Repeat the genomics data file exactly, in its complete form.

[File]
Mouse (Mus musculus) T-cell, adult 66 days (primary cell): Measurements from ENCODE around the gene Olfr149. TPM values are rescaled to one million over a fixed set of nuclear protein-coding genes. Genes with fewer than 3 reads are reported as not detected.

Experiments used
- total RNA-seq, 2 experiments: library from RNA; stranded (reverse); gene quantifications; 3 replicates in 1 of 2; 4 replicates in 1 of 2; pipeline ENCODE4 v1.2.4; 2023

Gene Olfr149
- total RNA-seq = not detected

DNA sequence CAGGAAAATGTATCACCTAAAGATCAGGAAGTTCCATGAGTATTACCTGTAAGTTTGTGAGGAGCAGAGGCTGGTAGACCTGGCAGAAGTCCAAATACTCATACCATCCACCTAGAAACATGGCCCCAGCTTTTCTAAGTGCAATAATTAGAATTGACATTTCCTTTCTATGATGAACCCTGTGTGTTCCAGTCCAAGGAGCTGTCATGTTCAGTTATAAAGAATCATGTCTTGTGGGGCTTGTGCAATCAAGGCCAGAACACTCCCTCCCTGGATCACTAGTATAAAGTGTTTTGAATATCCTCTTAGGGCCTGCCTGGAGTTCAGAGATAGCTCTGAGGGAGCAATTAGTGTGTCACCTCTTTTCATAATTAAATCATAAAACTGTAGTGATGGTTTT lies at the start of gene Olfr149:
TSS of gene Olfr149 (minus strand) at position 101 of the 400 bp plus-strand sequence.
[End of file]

Mouse (Mus musculus) T-cell, adult 66 days (primary cell): Measurements from ENCODE around the gene Olfr149. TPM values are rescaled to one million over a fixed set of nuclear protein-coding genes. Genes with fewer than 3 reads are reported as not detected.

Experiments used
- total RNA-seq, 2 experiments: library from RNA; stranded (reverse); gene quantifications; 3 replicates in 1 of 2; 4 replicates in 1 of 2; pipeline ENCODE4 v1.2.4; 2023

Gene Olfr149
- total RNA-seq = not detected

DNA sequence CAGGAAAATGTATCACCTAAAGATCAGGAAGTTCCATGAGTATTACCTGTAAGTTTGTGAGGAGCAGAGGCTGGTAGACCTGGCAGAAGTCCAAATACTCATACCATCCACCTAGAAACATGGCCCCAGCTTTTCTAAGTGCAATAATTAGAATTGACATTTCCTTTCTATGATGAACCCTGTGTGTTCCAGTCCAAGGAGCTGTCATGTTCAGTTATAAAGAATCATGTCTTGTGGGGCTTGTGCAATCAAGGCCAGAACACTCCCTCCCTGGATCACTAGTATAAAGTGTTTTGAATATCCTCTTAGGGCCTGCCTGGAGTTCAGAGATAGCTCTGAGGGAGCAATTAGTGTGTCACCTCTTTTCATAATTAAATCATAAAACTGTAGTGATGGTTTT lies at the start of gene Olfr149:
TSS of gene Olfr149 (minus strand) at position 101 of the 400 bp plus-strand sequence.